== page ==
Connect with us

Schottky Diode - Open Circuit

Discussion in 'General Electronics Discussion' started by Sadlercomfort, Dec 10, 2015.

  1. Sadlercomfort

    Sadlercomfort Ash

    424
    53
    Feb 9, 2013
    Hi Guys,

    I'm investigating a faulty infrared remote at work, the remotes seem to be discharging the 9V batteries when not in use.

    Now, upon my initial investigation I noticed that the Schottky Diode which protects the circuit from reverse polarity was open circuit. I then confirmed this fault was caused by reverse polarity by using a new remote, which again caused the Schottky Diode to go open circuit.

    Now I'm wondering whether the Schottky Diode became 'Resistive' before failing open circuit.. which could explain the discharge rate of the batteries.

    I would like to know:
    -Is it possible for Diodes to become resistive?
    -If so.. Is this the defect im looking for?
    -What can cause batteries to discharge quickly when not in use?

    Thanks,
    Ash
     
  2. dorke

    dorke

    2,342
    664
    Jun 20, 2015
    "-Is it possible for Diodes to become resistive?"
    Yes.it is possible but mostly they would be either short or open.

    "-If so.. Is this the defect im looking for?"
    Could be,but you should also check the resistance seen by the battery (faulty diode pulled of circuit).

    "-What can cause batteries to discharge quickly when not in use?"
    Only thing is something loading them.(assuming the battery itself isn't faulty).
     
  3. Sadlercomfort

    Sadlercomfort Ash

    424
    53
    Feb 9, 2013
    So its unlikely that a faulty 'resistive diode' could be the problem.

    What do you mean by checking the resistance seen by the battery? Measuring the resistance across the +/- terminals with the battery pulled? I can test this on a new remote if necessary.


    I know the batteries are ok after speaking with the supplier, and testing 50+ of them.. so I know there is something loading the batteries when the remote is not in use.
     
  4. dorke

    dorke

    2,342
    664
    Jun 20, 2015
    Yes, exactly.
     
  5. Sadlercomfort

    Sadlercomfort Ash

    424
    53
    Feb 9, 2013
    I'm getting 1MΩ and OL when I test it in reverse polarity.

    It seems when I put reverse the polarity of the supply for to long and measure the resistance again, I get OL and 52MΩ when I test it in reverse polarity.
     
  6. dorke

    dorke

    2,342
    664
    Jun 20, 2015
    The 1M should be high enough,it will create a 9uA(not very low,but low) discharge current.

    How long should the battery hold? Is it a rechargeable battery?
    How long does it take for the battery to discharge?
    Or how long does it take to drop from say 9V to 8V?

    Can you please post photos of the remote board.
    Are there any electrolytic caps on it?
     
    Last edited: Dec 10, 2015
  7. 73's de Edd

    73's de Edd

    2,644
    1,074
    Aug 21, 2015
    .




    Sir Sadlercomfort . . . . . . . . aka Ash



    At this point in time and not knowing your brand of unit, BUT knowing that it is utilizing a 9 V battery for power.
    Lets find the most important parameters associated with the unit, since verification that batteries are not being the problem.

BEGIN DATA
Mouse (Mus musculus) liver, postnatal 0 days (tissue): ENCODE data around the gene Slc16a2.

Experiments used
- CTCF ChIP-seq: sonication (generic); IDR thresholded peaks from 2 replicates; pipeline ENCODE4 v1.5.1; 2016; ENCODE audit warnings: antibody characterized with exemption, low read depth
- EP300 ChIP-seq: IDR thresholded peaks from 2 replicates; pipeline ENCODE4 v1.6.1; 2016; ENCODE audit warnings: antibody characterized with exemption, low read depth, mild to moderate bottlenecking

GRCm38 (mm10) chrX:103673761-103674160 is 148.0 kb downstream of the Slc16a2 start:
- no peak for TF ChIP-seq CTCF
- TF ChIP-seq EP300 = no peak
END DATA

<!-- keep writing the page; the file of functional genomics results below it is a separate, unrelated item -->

As per the mock up illustration below most 9 v powered inits have a bit of a pigtail on the battery.
    Lets take our DC metering and unplug half of the battery and swing its contact 90 degrees . That will be leaving you easy access
    to place one meter probe on each terminal, one on the battery proper and the other one on the 9V plug connectors now free terminal.
    That will open its power input circuitry to permit monitoring THE current drain of the unit .
    Don't worry about probe polarity, as it will sort itself out on the meters display readout.
    Place metering in DC CURRENT MODE. If auto ranging instrumentation, let it seek out for you , if being manual, initially shoot on up
    to a very safe 100 ma and work down as needed.

    Test a number and you will probably just get a fast single current blip.

    Test a vol up or volume down . . . . . ch up or ch down and the unit willl be pulling current as long as the button(s) is/are held down.
    Figure your worst cases and log down.
    But NOW ! the real thing that we are wanting to know is, with no button activity, what is the quiescent current drain that the unit is taking from the battery for 24 hours a day.?

    Feed back those magical numbers to us for evaluation.

    Thasssit . . . . . .


    Techno Illustration . . . . .
    (In not knowing if you might have a "TOP" brand, or yours might just be an el cheapo "Bottom Feeder")
    [​IMG]


    73's de Edd




    .
     
  8. Sadlercomfort

    Sadlercomfort Ash

    424
    53
    Feb 9, 2013
    I can't show you the remote I'm afraid because of a disclosure agreement =[

    The remote has only 3 buttons, which draws approximately 30mA when one is pressed. It draws very low current when not pressed... its negligible. Usually the buttons are pressed for 10 seconds a time, with long delays in-between.

    The remote is specially made for us.
     
Ask a Question
Want to reply to this thread or ask your own question?
You'll need to choose a username for the site, which only take a couple of moments (here). After that, you can post your question and our members will help you out.
Electronics Point Logo
Continue to site
Quote of the day

-